The argument of which meridian is more scientific was set aside in order to find the most convenient for practical reasons. They were able to agree that the universal day was going to be the mean solar day, they agreed that the days would begin at midnight and the universal day would not impact the use of local time. A report was submitted to the "Transactions of the Royal Society of Canada," dated 10 May 1894; the magnetic meridian is an equivalent imaginary line connecting the magnetic south and north poles and can be taken as the horizontal component of magnetic force lines along the surface of the earth. Therefore, a compass needle will be parallel to the magnetic meridian. However, a compass needle will not be steady in the magnetic meridian, because of the longitude from east to west being complete geodesic. Th

2012 Copa Bimbo

The 2012 Campeonato Internacional de Verano known as 2012 Copa Bimbo for sponsoring purposes, is the fourth edition of the Campeonato Internacional de Verano, an exhibition international club football competition that featured two clubs from Uruguay, one from Peru and one from Chile. It is played in Montevideo, Uruguay at the Estadio Centenario from 13 to 15 January 2012. Man of the match: Emiliano Albín Assistant referees: Carlos Pastorino Raúl Hartwig Fourth official: Gustavo Siegler 2 goals Emiliano Albín Santiago Silva David Llanos 1 goal Héber Arriola Sebastián Cristóforo Joaquín Boghossián Luis Perea Álvaro Recoba Matías Vecino Nicolás Canales

Barbary pirates

The Barbary pirates, sometimes called Barbary corsairs or Ottoman corsairs, were Ottoman and Berber pirates and privateers who operated from North Africa, based in the ports of Salé, Algiers and Tripoli. This area was known in Europe as the Barbary Coast, a term derived from the name of its ethnically Berber inhabitants, their predation extended throughout the Mediterranean, south along West Africa's Atlantic seaboard and into the North Atlantic as far north as Iceland, but they operated in the western Mediterranean. In addition to seizing merchant ships, they engaged in Razzias, raids on European coastal towns and villages in Italy, France and Portugal, but in the British Isles, the Netherlands, Iceland; the main purpose of their attacks was slaves for the Ottoman slave trade as well as the general Arab slavery market in North Africa and the Middle East. Slaves in Barbary could be black, brown or white, Protestant, Jewish or Muslim. While such raids had occurred since soon after the Muslim conquest of Iberia in the 8th century, the terms "Barbary pirates" and "Barbary corsairs" are applied to the raiders active from the 16th century onwards, when the frequency and range of the slavers' attacks increased.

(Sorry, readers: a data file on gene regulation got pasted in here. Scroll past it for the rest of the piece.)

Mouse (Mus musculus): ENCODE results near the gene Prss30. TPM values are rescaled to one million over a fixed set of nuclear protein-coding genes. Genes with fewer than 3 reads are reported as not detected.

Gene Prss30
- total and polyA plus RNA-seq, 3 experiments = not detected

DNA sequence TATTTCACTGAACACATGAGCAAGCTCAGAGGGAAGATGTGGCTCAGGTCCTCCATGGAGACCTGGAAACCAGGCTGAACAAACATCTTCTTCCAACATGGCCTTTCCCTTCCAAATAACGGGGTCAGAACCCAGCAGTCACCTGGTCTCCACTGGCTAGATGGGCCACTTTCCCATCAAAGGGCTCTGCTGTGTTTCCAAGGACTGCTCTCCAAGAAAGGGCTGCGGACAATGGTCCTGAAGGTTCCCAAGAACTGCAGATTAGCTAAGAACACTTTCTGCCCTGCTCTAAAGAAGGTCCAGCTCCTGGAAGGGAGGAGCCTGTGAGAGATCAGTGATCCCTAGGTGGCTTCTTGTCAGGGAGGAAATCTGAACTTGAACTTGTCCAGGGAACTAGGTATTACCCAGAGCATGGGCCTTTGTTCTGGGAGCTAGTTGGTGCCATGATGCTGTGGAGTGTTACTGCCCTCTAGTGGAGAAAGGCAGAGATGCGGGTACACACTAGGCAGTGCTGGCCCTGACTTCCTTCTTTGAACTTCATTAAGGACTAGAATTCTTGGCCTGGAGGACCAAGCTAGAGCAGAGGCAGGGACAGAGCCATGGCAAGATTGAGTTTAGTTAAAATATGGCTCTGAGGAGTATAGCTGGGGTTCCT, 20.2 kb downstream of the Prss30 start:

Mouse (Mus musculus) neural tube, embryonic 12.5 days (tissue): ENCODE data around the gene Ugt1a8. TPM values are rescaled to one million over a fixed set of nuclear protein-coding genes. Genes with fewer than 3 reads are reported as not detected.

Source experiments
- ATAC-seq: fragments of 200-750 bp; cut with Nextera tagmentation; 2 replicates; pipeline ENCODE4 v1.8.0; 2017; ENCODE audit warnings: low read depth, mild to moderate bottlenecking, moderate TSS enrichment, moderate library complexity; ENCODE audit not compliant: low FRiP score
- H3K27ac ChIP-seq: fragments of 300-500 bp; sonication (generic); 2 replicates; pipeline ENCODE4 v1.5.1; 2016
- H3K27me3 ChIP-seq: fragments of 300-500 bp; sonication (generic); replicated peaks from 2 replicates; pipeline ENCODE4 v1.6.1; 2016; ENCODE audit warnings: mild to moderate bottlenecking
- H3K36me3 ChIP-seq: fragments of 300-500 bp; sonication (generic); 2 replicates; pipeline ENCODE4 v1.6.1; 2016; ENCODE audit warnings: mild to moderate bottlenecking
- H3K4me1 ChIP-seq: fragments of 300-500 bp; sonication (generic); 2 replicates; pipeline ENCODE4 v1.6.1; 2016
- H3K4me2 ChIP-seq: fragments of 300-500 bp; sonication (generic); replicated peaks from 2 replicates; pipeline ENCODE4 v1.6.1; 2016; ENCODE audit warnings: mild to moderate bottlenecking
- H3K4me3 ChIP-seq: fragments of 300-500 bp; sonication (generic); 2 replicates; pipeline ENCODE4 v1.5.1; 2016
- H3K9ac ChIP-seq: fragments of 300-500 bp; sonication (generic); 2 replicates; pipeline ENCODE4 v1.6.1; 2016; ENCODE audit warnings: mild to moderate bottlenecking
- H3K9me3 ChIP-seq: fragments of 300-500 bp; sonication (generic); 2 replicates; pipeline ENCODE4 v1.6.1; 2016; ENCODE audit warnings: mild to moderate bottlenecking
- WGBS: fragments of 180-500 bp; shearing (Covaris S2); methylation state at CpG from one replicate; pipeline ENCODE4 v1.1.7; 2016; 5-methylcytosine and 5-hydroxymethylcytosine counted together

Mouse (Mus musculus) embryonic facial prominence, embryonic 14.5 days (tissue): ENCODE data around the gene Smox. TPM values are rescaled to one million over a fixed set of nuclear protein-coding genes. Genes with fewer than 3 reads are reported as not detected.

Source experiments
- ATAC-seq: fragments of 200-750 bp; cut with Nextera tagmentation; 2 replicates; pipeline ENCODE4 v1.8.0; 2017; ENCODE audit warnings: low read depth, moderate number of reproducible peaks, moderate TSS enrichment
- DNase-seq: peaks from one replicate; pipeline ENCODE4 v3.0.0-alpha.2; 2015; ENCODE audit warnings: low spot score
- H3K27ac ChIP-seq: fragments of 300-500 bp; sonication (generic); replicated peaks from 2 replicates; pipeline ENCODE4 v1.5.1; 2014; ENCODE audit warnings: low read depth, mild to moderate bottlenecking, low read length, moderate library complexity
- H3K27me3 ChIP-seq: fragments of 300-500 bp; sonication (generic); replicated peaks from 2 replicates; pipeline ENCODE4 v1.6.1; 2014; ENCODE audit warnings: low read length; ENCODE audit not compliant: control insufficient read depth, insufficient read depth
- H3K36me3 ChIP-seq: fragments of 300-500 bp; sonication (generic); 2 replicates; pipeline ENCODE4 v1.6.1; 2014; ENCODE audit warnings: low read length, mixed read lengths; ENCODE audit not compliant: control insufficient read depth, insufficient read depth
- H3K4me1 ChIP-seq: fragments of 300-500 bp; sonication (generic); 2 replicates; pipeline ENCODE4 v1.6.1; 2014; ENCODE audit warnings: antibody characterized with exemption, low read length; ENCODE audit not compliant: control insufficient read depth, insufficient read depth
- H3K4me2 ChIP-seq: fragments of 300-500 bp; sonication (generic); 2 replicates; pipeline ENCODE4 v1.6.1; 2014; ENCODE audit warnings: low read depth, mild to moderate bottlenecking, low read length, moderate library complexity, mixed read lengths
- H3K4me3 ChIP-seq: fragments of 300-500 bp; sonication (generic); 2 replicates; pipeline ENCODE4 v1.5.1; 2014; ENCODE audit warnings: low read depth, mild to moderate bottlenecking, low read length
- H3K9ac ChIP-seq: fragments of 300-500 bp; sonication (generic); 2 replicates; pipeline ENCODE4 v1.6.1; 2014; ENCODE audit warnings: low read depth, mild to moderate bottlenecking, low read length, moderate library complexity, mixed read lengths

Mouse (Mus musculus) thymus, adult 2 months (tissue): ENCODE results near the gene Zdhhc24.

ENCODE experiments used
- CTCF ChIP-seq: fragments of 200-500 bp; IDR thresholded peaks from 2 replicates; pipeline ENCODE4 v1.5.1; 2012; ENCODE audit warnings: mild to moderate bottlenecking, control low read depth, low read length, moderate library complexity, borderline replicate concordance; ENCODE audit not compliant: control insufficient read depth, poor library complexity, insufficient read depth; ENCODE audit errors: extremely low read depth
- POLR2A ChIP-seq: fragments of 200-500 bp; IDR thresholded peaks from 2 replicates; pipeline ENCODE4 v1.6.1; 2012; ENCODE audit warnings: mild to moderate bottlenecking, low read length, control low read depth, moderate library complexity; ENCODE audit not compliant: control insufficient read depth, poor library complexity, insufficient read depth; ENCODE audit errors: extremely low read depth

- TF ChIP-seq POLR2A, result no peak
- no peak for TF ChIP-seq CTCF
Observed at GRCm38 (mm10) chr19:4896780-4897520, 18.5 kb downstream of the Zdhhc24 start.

In that period Algiers and Tripoli came under the sovereignty of the Ottoman Empire, either as directly administered provinces or as autonomous dependencies known as the Barbary States. Similar raids were undertaken from other ports in Morocco. Barbary corsairs captured thousands of merchant ships and raided coastal towns; as a result, residents abandoned their former villages of long stretches of coast in Spain and Italy. Between 100,000 and 250,000 Iberians were enslaved by these raids; the raids were such a problem coastal settlements were undertaken until the 19th century. Between 1580 and 1680 corsairs were said to have captured about 850,000 people as slaves and from 1530 to 1780 as many as 1,250,000 people were enslaved. However, these numbers have been questioned by the historian David Earle; some of these corsairs were European converts such as John Ward and Zymen Danseker. Hayreddin Barbarossa and Oruç Reis, Turkish Barbarossa Brothers, who took control of Algiers on behalf of the Ottomans in the early 16th century, were notorious corsairs.